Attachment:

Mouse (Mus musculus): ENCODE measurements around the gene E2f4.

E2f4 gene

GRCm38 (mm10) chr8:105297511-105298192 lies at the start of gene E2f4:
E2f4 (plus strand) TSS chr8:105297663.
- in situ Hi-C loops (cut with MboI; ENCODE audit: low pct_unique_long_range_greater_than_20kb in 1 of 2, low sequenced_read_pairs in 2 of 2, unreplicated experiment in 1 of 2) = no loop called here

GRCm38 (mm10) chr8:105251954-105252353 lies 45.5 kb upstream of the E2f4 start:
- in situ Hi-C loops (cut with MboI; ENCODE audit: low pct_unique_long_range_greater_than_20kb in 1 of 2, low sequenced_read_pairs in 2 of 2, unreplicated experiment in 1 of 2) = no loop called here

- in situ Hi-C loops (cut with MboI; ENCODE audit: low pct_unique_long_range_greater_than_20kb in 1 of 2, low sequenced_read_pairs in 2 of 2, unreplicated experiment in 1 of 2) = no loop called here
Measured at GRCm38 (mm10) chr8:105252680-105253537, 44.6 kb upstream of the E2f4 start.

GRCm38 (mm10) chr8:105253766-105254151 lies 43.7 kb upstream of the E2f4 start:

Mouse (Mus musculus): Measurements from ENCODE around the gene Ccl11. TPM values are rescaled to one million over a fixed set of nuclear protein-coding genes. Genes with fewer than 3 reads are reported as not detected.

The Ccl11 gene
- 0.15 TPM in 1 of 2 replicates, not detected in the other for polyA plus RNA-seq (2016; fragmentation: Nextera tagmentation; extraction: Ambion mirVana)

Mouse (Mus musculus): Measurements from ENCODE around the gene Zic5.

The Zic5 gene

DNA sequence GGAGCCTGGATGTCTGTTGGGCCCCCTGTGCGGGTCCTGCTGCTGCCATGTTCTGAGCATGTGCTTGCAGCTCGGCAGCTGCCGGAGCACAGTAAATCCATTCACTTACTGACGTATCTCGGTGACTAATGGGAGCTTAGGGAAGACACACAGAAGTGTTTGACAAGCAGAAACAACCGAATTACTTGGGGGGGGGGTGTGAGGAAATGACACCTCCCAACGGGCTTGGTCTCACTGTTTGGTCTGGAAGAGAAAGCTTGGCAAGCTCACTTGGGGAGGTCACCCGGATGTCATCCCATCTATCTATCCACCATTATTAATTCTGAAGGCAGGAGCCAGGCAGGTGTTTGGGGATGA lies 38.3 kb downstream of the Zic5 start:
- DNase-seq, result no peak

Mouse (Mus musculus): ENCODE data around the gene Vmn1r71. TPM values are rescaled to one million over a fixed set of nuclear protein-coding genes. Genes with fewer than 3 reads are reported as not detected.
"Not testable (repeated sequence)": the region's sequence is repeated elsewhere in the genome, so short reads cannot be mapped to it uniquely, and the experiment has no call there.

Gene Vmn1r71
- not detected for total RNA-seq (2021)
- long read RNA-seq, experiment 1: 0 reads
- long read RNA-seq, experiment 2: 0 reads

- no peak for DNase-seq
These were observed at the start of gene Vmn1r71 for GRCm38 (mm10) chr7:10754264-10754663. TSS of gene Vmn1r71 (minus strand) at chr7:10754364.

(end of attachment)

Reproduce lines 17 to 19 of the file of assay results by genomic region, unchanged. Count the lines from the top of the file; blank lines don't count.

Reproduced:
- DNase-seq, result no peak

Mouse (Mus musculus): ENCODE data around the gene Vmn1r71. TPM values are rescaled to one million over a fixed set of nuclear protein-coding genes. Genes with fewer than 3 reads are reported as not detected.
"Not testable (repeated sequence)": the region's sequence is repeated elsewhere in the genome, so short reads cannot be mapped to it uniquely, and the experiment has no call there.